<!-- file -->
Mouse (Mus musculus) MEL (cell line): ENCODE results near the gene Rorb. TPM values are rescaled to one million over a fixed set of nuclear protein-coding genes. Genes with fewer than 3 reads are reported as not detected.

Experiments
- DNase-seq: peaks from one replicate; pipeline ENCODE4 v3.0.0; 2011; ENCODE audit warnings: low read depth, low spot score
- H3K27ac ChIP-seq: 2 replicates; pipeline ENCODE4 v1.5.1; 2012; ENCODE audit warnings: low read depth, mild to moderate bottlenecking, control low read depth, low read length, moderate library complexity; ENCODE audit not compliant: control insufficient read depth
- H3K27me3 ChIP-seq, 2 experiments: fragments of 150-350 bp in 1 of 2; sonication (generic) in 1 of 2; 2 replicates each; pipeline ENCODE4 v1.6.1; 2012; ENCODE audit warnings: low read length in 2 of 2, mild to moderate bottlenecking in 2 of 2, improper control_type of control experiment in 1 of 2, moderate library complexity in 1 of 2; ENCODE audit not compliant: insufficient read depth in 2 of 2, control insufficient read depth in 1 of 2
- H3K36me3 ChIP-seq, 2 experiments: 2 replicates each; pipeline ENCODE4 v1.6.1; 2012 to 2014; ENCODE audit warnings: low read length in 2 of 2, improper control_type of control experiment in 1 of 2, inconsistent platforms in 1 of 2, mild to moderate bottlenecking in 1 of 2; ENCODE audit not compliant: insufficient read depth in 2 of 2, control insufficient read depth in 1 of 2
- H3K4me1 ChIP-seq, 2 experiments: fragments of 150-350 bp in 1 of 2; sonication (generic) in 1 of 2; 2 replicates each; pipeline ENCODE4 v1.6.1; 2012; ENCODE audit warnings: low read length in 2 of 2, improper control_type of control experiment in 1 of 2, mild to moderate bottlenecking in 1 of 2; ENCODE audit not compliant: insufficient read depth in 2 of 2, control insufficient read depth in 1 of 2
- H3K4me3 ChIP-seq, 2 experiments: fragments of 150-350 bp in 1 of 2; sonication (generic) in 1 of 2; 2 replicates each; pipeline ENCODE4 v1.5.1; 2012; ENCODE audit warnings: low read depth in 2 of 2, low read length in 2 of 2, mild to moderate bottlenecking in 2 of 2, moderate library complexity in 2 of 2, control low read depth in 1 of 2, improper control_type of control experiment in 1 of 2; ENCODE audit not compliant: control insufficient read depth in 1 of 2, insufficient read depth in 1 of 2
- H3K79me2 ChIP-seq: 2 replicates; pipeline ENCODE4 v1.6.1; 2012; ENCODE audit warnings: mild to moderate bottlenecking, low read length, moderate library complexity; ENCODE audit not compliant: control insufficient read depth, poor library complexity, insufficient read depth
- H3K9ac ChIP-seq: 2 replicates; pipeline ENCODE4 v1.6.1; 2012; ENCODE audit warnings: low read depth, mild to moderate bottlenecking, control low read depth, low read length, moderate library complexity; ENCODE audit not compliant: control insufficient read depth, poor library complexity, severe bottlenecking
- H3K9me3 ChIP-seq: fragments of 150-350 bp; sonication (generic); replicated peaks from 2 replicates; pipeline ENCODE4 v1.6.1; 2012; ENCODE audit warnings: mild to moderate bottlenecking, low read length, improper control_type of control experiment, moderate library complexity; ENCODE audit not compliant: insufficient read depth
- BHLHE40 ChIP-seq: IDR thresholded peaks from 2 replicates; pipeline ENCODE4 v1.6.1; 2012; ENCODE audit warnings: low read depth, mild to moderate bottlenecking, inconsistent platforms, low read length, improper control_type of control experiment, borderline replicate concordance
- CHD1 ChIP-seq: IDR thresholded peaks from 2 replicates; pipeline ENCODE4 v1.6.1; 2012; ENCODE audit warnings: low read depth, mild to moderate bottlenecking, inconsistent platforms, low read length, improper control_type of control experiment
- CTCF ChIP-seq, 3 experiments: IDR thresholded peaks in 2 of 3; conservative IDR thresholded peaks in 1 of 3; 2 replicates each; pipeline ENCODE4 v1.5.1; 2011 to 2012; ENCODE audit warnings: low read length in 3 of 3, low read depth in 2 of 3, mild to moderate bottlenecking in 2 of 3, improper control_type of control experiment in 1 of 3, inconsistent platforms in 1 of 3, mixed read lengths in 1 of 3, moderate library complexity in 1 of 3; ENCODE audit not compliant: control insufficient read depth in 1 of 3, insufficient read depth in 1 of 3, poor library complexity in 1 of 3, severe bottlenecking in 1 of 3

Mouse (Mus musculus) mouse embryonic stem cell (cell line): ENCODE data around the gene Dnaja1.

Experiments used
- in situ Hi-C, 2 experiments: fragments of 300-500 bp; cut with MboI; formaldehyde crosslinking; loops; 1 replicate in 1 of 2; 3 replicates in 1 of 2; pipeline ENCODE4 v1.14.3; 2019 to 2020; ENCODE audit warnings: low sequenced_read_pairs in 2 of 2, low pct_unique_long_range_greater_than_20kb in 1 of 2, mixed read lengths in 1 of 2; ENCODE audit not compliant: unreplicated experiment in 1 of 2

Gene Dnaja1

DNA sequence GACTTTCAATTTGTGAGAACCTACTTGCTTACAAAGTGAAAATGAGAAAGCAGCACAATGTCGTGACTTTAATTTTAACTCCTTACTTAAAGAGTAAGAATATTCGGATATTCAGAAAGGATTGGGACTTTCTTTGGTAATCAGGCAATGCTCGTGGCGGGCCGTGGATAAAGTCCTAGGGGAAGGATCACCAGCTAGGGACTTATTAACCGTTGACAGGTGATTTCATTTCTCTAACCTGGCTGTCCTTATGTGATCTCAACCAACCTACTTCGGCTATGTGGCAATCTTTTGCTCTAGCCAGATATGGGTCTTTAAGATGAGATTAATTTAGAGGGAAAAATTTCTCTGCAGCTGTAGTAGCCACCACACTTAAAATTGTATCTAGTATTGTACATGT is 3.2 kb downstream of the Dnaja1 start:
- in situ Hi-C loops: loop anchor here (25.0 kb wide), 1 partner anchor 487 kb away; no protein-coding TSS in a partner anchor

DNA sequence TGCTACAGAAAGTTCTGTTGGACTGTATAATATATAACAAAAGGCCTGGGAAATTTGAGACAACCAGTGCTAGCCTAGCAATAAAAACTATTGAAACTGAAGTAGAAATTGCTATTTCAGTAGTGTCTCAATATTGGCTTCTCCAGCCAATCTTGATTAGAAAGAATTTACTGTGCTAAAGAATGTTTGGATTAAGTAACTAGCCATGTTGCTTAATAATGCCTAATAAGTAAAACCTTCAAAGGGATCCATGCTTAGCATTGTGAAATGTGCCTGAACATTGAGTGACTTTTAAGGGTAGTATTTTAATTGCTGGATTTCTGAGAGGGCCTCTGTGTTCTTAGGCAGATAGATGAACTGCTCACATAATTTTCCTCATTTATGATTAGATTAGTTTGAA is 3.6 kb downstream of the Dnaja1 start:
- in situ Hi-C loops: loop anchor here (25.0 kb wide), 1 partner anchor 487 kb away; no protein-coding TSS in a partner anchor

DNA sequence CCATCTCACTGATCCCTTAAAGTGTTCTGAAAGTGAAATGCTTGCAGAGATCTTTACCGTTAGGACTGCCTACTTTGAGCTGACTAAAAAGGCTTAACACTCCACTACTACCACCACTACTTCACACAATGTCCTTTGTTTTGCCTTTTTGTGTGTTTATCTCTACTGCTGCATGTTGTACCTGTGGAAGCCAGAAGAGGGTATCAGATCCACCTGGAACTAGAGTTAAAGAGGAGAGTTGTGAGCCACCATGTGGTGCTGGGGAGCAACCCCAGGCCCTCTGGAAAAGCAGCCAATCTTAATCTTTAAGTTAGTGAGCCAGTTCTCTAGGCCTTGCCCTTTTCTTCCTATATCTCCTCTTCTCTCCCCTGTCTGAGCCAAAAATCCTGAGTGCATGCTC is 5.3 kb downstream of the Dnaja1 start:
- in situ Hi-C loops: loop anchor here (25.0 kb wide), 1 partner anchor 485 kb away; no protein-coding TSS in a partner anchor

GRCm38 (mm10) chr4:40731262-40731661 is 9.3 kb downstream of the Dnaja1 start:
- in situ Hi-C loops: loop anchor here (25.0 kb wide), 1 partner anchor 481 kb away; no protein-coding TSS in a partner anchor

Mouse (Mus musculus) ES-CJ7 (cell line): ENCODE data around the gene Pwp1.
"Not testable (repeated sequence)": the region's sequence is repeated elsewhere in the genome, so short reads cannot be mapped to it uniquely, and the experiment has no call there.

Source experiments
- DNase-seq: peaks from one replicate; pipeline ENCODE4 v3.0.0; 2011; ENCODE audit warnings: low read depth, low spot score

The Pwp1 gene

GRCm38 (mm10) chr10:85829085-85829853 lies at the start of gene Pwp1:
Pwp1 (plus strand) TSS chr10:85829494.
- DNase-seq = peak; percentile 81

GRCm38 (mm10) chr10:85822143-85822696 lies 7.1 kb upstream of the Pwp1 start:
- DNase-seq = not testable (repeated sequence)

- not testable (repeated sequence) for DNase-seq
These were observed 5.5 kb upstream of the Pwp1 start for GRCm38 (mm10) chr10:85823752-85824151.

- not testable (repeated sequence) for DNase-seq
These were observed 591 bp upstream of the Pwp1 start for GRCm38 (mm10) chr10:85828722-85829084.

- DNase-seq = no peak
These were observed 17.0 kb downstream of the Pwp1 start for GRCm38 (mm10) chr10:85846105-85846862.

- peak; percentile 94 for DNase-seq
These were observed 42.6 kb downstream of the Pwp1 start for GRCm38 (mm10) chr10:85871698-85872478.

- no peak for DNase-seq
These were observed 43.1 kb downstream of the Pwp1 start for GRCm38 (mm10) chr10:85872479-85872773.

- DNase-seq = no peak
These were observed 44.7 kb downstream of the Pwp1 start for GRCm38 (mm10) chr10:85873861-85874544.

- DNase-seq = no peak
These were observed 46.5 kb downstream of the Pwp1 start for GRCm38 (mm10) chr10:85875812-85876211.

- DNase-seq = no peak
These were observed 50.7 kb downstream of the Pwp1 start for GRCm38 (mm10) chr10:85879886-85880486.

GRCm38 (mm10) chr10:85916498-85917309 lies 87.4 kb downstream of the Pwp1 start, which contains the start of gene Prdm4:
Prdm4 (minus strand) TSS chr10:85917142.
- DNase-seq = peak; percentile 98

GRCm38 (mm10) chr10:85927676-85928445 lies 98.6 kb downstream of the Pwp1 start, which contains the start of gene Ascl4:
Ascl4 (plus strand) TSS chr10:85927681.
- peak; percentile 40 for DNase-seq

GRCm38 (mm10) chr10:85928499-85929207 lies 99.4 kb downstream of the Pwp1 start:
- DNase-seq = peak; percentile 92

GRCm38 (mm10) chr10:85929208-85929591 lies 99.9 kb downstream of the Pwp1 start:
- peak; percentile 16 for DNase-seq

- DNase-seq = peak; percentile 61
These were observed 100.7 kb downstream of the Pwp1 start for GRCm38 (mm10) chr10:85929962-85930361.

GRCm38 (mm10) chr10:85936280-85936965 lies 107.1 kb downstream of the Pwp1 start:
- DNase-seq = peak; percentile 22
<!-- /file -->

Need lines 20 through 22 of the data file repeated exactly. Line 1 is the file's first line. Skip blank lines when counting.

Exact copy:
- in situ Hi-C loops: loop anchor here (25.0 kb wide), 1 partner anchor 487 kb away; no protein-coding TSS in a partner anchor

DNA sequence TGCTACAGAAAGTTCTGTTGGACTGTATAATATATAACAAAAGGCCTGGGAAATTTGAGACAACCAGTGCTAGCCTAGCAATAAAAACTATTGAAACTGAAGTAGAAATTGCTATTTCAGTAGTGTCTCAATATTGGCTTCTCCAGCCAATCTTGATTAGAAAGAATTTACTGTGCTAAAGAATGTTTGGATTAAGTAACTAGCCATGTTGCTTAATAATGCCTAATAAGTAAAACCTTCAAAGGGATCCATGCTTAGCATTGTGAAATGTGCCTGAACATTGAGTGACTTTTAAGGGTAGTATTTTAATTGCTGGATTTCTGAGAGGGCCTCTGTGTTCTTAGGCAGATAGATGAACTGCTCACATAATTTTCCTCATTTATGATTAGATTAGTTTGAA is 3.6 kb downstream of the Dnaja1 start:
- in situ Hi-C loops: loop anchor here (25.0 kb wide), 1 partner anchor 487 kb away; no protein-coding TSS in a partner anchor